After originally releasing on both the PC and Mac, Toribash has finally made its way onto Nintendo's WiiWare platform, a platform that it seems tailor made for. Why is that? Well, Toribash is a rather quirky fighting game that offers something quite different from the norm. It opts to slow things down a bit and offers a turn-based environment for some extreme carnage.
Usually this is where I'd go on to talk about the story, but that's quite difficult as there isn't one at all. It's a fighting game and as a player the purpose is straight forward - to enter the online world and kick, pummel, dismember and destroy your opponents. Because there isn't any focus towards a story the only other alternative offline is to do training where it's possible to practice moves on a dummy opponent in order to see if a technique will actually work first. However, online this of course relies on your opponent letting that actually occur.
It probably sounds like a generic beat-em up, but it's nothing like the straight forward button combination mashing games. Instead the action takes place in an entirely turn based arena, where players must manipulate one of 20 nodes to move various body parts. Using combinations of these enable actions to be made, and then the enemy gets to do the same number of actions in retaliation. A player can make a set number of movements within a given time frame, and then the turn is ended playing out a portion of the actions, both players can then see a ghost of what will happen if the move remains in the way it is allowing both to attempt to compensate or force the move to continue further. This continues until either a player is ringed out of a square arena space, dismembered or anything other than their hands or feet touches the floor.
It's a very strange formula and while the learning curve is extremely steep, once players get the feel for it, it becomes somewhat addictive and very fun to play. Trying to find ways to grab your opponent and stay in a good stance while also trying to force them to the ground is rather tricky. There is also, of course, the option to just rip their limbs off instead, which is extremely satisfying. Initially though while learning the controls and doing the tutorials the information giving to the player is a little bit overwhelming and for the most part falling over seems to happen a lot until motions are perfected. But there's a lot of scope for being good and then being really good. Investing the time to understand how to chain together motions is very rewarding when an opponent gets obliterated.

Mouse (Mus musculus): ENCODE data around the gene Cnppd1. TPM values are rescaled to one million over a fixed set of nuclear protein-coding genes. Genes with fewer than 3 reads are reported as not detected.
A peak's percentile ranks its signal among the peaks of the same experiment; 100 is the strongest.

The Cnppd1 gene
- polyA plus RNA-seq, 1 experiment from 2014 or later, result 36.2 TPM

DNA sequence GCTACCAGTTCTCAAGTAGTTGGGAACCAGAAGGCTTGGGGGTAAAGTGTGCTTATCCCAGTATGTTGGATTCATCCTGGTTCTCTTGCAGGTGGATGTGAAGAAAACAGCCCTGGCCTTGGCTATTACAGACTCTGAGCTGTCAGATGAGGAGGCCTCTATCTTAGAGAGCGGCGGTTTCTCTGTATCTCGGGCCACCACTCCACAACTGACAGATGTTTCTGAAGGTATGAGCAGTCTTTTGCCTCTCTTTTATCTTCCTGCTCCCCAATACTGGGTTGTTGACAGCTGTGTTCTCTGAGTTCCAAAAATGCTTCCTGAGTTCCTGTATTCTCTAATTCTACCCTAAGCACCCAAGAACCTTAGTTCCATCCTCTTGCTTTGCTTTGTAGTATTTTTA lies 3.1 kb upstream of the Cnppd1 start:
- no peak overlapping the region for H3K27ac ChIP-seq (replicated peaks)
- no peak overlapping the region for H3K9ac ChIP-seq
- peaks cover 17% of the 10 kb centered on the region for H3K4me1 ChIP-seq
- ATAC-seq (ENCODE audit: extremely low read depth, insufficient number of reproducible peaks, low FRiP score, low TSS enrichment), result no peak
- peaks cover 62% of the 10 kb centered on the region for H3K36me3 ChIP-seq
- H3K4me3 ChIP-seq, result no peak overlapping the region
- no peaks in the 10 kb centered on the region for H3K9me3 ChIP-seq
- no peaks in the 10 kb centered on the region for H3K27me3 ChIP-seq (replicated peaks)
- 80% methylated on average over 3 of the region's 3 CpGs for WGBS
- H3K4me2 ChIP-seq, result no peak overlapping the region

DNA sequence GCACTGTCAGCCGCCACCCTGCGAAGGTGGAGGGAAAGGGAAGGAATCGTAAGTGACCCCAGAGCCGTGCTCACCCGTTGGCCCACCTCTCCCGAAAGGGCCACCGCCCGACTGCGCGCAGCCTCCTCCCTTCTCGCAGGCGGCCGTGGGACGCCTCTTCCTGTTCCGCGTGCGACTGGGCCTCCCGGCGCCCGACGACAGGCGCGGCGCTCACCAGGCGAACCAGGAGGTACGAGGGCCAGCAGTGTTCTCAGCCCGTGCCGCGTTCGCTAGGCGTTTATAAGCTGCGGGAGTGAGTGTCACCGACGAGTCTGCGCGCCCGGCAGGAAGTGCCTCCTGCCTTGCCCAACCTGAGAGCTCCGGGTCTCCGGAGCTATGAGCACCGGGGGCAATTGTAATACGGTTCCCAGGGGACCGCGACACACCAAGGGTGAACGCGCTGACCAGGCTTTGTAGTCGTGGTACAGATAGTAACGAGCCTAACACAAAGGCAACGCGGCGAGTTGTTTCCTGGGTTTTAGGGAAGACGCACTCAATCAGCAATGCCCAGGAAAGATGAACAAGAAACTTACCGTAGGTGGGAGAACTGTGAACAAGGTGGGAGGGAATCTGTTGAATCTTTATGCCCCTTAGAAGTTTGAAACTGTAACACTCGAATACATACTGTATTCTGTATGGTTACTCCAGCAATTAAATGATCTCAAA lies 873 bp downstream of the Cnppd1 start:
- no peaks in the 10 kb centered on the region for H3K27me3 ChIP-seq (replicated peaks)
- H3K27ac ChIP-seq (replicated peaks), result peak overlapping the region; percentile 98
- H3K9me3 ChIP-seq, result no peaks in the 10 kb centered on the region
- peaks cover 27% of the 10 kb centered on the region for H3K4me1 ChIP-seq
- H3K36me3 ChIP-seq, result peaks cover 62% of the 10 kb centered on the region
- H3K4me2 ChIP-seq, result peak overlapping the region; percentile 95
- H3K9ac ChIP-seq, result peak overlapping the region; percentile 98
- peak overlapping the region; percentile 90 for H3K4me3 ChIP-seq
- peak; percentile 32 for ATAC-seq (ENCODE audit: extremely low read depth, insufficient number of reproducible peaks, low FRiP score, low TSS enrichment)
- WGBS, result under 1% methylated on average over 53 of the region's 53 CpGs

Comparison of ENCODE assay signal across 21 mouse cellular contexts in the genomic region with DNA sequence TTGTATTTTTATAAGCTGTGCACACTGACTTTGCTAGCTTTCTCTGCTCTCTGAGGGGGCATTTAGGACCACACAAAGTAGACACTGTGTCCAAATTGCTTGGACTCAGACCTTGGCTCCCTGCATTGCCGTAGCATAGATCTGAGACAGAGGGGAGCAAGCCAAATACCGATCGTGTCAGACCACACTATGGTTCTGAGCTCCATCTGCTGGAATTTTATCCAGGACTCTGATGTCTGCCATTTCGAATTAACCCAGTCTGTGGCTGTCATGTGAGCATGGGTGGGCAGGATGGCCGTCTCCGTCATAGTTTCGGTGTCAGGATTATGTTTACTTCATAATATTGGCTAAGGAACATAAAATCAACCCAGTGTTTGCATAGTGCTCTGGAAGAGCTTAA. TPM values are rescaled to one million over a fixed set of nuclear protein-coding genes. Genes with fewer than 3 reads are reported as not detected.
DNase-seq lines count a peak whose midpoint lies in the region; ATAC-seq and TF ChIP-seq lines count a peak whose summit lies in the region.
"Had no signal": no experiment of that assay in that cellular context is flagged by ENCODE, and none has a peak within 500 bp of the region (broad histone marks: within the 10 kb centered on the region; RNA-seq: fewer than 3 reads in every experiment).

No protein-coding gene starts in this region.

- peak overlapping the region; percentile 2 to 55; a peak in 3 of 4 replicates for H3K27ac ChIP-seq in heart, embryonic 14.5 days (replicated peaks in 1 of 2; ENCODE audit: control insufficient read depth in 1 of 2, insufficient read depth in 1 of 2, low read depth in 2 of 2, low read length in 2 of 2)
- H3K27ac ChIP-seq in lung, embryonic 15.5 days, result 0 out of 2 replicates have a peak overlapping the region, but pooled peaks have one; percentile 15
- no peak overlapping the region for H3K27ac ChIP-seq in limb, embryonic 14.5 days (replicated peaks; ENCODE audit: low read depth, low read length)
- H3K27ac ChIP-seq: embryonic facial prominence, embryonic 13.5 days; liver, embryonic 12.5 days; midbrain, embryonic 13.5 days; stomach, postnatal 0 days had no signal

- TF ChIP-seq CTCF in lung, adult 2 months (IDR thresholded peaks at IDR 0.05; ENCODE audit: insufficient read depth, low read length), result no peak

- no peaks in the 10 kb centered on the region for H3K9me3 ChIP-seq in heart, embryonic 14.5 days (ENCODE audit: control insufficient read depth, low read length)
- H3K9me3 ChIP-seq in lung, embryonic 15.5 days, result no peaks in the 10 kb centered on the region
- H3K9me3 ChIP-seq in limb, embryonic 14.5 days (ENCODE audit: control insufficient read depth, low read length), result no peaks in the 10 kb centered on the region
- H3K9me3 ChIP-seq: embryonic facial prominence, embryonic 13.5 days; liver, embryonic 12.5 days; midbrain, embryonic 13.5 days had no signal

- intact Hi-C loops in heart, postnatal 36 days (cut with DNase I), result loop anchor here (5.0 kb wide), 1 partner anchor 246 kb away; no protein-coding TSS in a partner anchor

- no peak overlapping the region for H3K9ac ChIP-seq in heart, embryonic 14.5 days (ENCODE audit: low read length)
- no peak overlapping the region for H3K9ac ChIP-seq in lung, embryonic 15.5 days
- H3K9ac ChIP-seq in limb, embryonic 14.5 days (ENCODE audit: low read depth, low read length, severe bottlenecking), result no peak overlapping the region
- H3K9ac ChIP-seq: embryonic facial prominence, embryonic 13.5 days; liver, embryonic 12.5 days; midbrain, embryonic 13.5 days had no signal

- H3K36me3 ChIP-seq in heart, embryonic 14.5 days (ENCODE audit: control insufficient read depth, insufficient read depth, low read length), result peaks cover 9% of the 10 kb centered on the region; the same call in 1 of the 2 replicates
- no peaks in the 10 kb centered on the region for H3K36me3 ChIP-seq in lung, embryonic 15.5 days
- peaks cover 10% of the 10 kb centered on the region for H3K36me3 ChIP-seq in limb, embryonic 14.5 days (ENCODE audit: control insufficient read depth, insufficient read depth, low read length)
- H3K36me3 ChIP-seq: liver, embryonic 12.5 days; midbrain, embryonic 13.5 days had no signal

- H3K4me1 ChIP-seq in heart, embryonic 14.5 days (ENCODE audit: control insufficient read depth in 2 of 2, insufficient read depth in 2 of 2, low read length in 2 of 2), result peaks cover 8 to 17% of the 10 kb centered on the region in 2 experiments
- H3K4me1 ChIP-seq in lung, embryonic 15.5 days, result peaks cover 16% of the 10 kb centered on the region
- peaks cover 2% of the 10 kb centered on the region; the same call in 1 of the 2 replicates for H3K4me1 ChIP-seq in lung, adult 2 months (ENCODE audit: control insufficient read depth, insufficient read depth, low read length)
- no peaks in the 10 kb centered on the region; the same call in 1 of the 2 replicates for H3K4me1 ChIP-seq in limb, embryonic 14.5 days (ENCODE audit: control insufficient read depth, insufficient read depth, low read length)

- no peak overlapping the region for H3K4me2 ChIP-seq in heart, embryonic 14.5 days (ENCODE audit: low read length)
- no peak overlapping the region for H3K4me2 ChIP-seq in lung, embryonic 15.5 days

Controlling the game is quite basic and players won't find themselves really stuck for time while deciding the best course of action for their turn. Essentially though the game is controlled by using the left analog stick on the nunchuk and this allows the various nodes to be selected. Pressing A on a node toggles the direction it will rotate, pressing up and down on the D-Pad changes whether it is relaxed or held, and then by flicking the Wii Remote, more force can be added to the motion. It's possible to relax all the joints and stiffen them all as well using the - button and the C and Z buttons in conjunction with the analog enable players to move the camera more freely to see the joints. Though it is worth noting it's possible to end up completely confused on where ones arm actually is upon getting really tangled with the opponent.
As mentioned before, though the gameplay is strangely addictive and satisfying, and there is so much potential for combinations and moves - the scope is really unlimited. Many wins or losses will be extremely memorable and the game allows players to actually save these replays which is always a good thing. It's possible to relive that amazing moment where the opponent pulled your head and arm off, but ringed out, so they still lost.
There are a few things that prevent the game from pushing to the next level though and one of those is the replay factor. There's only the online to really entertain, if that doesn't see enough players using it then there isn't really anything else to do on the game unless a player has someone else to play with on the local 2 player side. While there is also customisation to some degree allowing players to change the appearance of their characters it is also somewhat minimal.
But there is a lot of reasons to play online, only it might become repetitive if opponents fall into trying to do the same moves over and over. There isn't really much to be said for the graphical side of the game too, its simplistic and designed purely to give the most freedom with controlling the character, though it's given character by the rather over the top violence when a foe is decapitated.
Anyone looking for a very unique online experience should definitely give Toribash a try. The learning curve can be quite steep, but due to the nature of the game, this makes things much more rewarding. However, the the game is quite linear in its approach keeps this game from becoming truly special. If the online audience doesn't embrace it well, the reasons for playing become extremely limited unless the 2 player option offline is enough to keep players attracted.